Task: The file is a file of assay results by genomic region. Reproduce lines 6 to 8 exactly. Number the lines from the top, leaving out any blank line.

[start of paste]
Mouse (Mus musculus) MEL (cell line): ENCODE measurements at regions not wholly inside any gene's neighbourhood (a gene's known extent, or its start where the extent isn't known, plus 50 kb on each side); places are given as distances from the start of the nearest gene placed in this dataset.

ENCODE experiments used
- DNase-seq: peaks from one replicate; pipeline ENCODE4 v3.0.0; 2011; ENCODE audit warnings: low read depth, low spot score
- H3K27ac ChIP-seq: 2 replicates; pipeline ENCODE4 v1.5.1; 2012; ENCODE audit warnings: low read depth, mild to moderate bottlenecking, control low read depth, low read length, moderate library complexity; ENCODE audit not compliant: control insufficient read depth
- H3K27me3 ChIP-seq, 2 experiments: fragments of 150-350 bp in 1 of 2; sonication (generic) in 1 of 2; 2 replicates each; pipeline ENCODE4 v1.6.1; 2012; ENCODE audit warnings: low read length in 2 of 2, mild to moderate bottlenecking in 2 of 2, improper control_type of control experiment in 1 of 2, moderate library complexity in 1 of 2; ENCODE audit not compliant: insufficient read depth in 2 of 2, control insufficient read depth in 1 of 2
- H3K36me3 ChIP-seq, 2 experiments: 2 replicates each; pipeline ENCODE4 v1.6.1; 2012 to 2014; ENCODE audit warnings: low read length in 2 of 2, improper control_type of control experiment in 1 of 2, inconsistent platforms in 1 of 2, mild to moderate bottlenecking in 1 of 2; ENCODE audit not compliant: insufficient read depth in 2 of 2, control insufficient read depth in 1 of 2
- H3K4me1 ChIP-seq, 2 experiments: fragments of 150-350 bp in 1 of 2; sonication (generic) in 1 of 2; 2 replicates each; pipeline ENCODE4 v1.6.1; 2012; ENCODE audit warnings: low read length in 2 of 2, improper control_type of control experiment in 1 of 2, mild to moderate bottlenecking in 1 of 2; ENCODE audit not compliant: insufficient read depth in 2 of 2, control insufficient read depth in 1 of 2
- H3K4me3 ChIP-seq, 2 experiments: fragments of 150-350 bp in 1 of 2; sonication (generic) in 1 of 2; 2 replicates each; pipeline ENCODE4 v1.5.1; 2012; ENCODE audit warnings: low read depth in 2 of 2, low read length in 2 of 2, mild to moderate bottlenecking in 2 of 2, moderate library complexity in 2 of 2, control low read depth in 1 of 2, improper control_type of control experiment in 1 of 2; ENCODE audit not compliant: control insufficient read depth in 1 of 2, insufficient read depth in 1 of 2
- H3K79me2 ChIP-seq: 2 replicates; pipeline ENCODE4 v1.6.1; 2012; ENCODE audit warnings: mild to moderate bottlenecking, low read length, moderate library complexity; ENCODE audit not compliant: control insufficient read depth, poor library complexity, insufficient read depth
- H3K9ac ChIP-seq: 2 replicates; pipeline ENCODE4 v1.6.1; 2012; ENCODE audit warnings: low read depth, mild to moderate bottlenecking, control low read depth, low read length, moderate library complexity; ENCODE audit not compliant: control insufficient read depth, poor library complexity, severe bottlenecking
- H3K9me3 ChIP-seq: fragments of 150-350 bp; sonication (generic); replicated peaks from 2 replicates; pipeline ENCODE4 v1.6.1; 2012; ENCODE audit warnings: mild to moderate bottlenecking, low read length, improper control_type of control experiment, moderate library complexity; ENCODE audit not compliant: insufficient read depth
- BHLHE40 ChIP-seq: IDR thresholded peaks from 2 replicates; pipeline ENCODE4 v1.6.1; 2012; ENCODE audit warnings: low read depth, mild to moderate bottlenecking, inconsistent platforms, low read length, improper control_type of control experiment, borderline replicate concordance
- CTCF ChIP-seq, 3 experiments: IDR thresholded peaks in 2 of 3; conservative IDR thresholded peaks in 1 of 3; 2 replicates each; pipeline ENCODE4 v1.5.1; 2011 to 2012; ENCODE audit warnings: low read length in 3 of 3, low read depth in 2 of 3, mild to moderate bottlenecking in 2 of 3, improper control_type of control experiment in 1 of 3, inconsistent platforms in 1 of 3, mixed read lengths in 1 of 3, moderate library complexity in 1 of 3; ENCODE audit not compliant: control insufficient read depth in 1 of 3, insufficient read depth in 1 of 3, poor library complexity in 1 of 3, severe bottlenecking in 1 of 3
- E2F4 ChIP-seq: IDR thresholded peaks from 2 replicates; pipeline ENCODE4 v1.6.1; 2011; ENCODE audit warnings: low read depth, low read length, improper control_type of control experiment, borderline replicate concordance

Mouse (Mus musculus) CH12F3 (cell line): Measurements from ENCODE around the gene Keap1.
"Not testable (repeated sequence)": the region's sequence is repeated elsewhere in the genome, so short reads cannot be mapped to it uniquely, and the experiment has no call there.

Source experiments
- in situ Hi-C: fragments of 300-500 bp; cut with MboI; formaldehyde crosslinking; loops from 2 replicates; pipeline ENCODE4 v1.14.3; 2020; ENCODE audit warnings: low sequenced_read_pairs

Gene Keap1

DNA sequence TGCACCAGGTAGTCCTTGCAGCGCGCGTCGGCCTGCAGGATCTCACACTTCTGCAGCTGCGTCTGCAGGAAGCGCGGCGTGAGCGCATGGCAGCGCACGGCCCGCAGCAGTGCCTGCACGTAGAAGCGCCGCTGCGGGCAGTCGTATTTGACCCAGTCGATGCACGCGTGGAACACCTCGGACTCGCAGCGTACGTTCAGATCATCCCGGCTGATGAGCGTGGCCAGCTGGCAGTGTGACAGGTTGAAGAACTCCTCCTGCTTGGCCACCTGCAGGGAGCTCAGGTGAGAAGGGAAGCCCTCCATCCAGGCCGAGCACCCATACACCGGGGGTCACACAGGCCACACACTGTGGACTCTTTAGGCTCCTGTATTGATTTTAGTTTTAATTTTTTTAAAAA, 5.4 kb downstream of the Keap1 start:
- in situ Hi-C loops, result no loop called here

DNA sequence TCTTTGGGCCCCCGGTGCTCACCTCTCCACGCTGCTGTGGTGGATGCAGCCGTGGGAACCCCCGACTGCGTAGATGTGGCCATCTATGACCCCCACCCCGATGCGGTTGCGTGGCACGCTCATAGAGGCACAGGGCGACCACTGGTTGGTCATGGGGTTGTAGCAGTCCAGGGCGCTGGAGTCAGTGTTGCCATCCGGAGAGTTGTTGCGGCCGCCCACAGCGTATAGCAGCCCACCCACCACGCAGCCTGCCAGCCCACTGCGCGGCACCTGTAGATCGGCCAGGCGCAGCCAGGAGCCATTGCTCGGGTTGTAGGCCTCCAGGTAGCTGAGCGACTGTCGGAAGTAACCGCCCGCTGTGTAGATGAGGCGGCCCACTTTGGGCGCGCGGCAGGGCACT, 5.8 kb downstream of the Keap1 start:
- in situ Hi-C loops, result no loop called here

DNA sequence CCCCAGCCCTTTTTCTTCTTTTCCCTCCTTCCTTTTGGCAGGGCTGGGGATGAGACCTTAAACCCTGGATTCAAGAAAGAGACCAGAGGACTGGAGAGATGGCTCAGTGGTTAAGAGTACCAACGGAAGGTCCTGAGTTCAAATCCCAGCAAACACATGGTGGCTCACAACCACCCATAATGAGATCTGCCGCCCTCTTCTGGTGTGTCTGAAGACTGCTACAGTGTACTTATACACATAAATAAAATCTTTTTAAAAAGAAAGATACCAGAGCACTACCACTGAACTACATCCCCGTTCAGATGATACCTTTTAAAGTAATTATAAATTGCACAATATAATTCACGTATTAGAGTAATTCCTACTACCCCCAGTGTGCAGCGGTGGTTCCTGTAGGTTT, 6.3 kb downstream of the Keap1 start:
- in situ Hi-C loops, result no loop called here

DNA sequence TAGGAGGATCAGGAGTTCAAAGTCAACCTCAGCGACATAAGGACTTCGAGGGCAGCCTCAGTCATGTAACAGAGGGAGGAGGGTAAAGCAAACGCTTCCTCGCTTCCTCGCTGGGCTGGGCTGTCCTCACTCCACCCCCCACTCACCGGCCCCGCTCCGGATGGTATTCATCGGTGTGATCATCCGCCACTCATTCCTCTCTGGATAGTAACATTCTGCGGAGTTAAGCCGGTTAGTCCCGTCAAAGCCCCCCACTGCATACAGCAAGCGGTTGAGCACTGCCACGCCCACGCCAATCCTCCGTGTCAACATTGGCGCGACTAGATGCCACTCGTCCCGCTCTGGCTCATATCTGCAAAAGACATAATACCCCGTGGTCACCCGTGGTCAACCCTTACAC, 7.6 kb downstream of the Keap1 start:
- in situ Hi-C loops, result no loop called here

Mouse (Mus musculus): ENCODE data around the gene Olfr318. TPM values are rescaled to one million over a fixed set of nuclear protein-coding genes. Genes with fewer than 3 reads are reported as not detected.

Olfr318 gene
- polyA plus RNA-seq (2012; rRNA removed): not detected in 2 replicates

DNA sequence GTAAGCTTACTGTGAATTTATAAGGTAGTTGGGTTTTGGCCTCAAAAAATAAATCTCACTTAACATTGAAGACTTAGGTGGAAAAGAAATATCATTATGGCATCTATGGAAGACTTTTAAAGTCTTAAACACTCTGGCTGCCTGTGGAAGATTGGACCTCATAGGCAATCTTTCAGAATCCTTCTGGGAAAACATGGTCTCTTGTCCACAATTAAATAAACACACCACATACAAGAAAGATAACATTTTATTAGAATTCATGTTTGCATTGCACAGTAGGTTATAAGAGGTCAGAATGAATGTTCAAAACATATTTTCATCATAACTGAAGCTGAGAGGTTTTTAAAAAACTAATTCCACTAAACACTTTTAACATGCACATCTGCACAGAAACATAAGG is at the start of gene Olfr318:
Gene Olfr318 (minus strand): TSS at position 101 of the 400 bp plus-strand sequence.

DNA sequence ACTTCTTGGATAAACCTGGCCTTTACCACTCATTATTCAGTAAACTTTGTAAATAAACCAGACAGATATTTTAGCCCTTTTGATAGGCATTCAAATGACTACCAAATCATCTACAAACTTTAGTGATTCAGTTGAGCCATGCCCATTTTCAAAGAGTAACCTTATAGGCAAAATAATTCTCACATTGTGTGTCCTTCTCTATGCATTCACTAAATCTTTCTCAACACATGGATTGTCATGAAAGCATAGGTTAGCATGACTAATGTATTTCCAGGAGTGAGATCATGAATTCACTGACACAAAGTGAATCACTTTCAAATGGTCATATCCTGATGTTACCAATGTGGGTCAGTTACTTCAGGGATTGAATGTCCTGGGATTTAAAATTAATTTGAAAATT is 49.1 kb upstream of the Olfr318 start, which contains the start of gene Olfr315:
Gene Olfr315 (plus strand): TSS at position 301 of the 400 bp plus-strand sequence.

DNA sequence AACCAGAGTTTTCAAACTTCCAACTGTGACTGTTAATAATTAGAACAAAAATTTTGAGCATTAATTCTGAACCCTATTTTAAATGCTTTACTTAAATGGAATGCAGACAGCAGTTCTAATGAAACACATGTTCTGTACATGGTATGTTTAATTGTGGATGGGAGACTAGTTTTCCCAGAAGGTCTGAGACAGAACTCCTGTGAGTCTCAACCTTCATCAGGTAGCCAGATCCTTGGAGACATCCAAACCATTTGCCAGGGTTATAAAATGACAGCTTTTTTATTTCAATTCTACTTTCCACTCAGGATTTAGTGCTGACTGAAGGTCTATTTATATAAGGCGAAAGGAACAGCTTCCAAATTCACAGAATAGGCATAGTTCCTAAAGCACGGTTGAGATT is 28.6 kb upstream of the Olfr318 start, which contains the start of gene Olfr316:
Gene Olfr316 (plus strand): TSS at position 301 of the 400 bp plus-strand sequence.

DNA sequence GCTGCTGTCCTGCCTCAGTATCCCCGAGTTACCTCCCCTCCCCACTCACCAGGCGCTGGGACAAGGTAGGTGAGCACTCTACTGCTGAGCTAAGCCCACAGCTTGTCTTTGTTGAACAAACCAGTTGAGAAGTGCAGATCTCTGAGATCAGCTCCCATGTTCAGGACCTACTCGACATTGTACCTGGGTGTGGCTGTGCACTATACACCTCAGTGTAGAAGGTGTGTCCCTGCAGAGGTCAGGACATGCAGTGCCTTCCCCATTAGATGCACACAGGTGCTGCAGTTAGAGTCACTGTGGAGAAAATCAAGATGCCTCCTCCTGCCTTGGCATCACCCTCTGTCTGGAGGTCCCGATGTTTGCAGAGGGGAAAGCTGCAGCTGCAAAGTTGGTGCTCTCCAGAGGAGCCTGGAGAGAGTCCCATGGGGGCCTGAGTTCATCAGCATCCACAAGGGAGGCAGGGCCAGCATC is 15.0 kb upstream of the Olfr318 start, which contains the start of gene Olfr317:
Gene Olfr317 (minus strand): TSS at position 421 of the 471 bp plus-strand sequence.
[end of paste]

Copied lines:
- H3K36me3 ChIP-seq, 2 experiments: 2 replicates each; pipeline ENCODE4 v1.6.1; 2012 to 2014; ENCODE audit warnings: low read length in 2 of 2, improper control_type of control experiment in 1 of 2, inconsistent platforms in 1 of 2, mild to moderate bottlenecking in 1 of 2; ENCODE audit not compliant: insufficient read depth in 2 of 2, control insufficient read depth in 1 of 2
- H3K4me1 ChIP-seq, 2 experiments: fragments of 150-350 bp in 1 of 2; sonication (generic) in 1 of 2; 2 replicates each; pipeline ENCODE4 v1.6.1; 2012; ENCODE audit warnings: low read length in 2 of 2, improper control_type of control experiment in 1 of 2, mild to moderate bottlenecking in 1 of 2; ENCODE audit not compliant: insufficient read depth in 2 of 2, control insufficient read depth in 1 of 2
- H3K4me3 ChIP-seq, 2 experiments: fragments of 150-350 bp in 1 of 2; sonication (generic) in 1 of 2; 2 replicates each; pipeline ENCODE4 v1.5.1; 2012; ENCODE audit warnings: low read depth in 2 of 2, low read length in 2 of 2, mild to moderate bottlenecking in 2 of 2, moderate library complexity in 2 of 2, control low read depth in 1 of 2, improper control_type of control experiment in 1 of 2; ENCODE audit not compliant: control insufficient read depth in 1 of 2, insufficient read depth in 1 of 2